The usual euphoria induced by working at The Bookshop, Welwyn Garden City, was made more intense recently by the news that one of our co-proprietors had been interviewed on BBC Three Counties Radio. If you visit this link, and slide the timer to 34:50, you can listen to this exchange, which was inspired by the sad news that Waterstone's has closed its branches in Stevenage and Watford. Alternatively, you can listen to all the preceding pieces and become acquainted with the yodelling puppy of Baldock and Amersham's largest rawlplug. I'm not entirely clear about these things, but I understand that if you don't visit the link within 72 hours, it will have turned into a digital pumpkin, or have exploded. In any case, our man offered some interesting insights into the challenges of running a modern bookstore and into the trade in general.
Things became even more giddy when it emerged that - because we had sold nearly all our advent calendars, and the non-advent calendars could be moved into the space thus created, and that the requisite special shelf label-holders had been reclaimed from the warehouse, (where they had been languishing in a box clearly marked 'Tinsel') - our beloved manager was introducing a 'staff recommends' display. She Who Is Spontaneously Obeyed sat us down in the Staff Training corner and slowly and patiently explained that we could choose our two bestest books and write ever so much nice things about them on special labels. A period of brief cogitation produced the selections, the descriptions of which had then to be expressed in about five lines of text; a demanding exercise which must have been performed hundreds of thousands of times in bookshops and which might provide the contents for one of those quirky anthologies that emerge only at Christmas, and cause department allocation anxieties to already overwrought booksellers. My brace of titles is Donne's Selected Poems and Philip Reeve's wonderful Mortal Engines, and I was delighted to see a colleague had selected the excellent The Night Circus.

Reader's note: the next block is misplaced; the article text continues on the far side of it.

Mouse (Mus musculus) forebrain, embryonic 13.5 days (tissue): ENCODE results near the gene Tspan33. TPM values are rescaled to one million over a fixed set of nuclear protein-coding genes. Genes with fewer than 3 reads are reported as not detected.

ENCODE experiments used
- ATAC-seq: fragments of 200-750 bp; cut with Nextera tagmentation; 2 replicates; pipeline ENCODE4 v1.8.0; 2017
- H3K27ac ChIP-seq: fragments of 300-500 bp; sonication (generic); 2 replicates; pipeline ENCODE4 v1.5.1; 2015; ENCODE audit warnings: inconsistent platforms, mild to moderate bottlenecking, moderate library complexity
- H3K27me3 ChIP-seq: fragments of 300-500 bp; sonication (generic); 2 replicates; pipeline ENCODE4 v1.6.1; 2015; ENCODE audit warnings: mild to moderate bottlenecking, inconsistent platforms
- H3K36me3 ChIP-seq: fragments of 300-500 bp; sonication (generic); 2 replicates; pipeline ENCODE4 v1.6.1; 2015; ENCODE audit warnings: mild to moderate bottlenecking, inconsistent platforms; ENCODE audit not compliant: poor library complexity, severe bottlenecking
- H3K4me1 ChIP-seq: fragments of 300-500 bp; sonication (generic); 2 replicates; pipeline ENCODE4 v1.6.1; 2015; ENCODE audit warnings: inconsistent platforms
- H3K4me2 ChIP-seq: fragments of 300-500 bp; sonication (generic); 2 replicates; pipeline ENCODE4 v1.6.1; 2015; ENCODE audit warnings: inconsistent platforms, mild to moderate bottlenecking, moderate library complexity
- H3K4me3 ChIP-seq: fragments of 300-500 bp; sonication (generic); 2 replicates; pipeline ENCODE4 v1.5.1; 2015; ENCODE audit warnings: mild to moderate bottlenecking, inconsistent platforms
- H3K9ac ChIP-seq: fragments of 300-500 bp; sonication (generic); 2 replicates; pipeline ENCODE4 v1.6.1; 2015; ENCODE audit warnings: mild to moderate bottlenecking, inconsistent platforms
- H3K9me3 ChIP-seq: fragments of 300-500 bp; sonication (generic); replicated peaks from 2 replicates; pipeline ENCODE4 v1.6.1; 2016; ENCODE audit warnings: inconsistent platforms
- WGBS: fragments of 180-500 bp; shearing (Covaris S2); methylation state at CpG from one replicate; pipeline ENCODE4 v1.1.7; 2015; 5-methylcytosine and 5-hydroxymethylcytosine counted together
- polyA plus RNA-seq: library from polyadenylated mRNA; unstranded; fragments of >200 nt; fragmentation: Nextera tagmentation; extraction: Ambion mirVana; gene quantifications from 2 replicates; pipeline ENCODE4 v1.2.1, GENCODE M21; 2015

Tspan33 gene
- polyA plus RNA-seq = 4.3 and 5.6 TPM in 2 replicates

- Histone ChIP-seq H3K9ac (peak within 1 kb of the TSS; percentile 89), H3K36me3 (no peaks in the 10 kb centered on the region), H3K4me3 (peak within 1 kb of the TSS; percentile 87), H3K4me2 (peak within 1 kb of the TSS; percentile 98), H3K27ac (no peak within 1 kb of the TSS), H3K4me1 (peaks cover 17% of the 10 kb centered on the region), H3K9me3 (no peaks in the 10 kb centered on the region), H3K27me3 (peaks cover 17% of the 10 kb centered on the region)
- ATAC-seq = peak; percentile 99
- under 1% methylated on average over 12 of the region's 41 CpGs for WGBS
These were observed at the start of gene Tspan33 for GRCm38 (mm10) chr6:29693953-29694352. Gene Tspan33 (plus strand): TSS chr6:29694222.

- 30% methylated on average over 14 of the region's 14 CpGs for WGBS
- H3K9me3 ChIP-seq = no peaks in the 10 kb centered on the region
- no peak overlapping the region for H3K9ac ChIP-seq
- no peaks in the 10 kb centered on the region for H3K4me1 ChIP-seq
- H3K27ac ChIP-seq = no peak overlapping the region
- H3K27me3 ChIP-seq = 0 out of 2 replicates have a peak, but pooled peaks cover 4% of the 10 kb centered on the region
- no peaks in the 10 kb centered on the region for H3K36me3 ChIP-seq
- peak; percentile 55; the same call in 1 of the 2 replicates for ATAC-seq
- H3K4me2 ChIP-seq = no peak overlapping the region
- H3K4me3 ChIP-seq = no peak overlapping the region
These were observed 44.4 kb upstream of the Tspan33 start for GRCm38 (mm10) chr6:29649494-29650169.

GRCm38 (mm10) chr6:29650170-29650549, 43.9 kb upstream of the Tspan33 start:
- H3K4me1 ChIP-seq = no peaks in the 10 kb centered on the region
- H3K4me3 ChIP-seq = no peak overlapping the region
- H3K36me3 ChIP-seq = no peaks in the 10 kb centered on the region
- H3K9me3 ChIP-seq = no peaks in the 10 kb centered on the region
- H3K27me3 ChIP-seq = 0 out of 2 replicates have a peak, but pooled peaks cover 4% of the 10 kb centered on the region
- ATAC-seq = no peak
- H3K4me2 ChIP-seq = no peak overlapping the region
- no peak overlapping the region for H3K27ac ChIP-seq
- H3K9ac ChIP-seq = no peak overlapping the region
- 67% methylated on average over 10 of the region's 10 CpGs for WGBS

I became something of a veteran of these efforts during my first eight years in bookselling, and have often been amused to see the minor disputes that arise. I have seen beleaguered managers calmly but firmly explain that the resident shop revolutionary couldn't choose 'Easy bomb construction Illustrated', or be obliged to devise a spreadsheet of NASA-boggling complexity to ensure that the books' sales could be fairly compared, taking into account the average number of copies held, the position in display (rotated according to another spreadsheet), the average national popularity of the genre, the current astrological alignment and the prevailing wind direction. Surreptitious re-positioning of books - sometimes without opening hours - was also not entirely unknown.
In the Spaghetti Junction of modern publishing, helpful road-signs are one of the things a good bookshop can provide, and booksellers' choices are an interesting way to do this. Do come and view the full range - trains from London run regularly, and you will get to see the Shredded Wheat factory, which only heroic restraint has prevented me from mentioning much more often.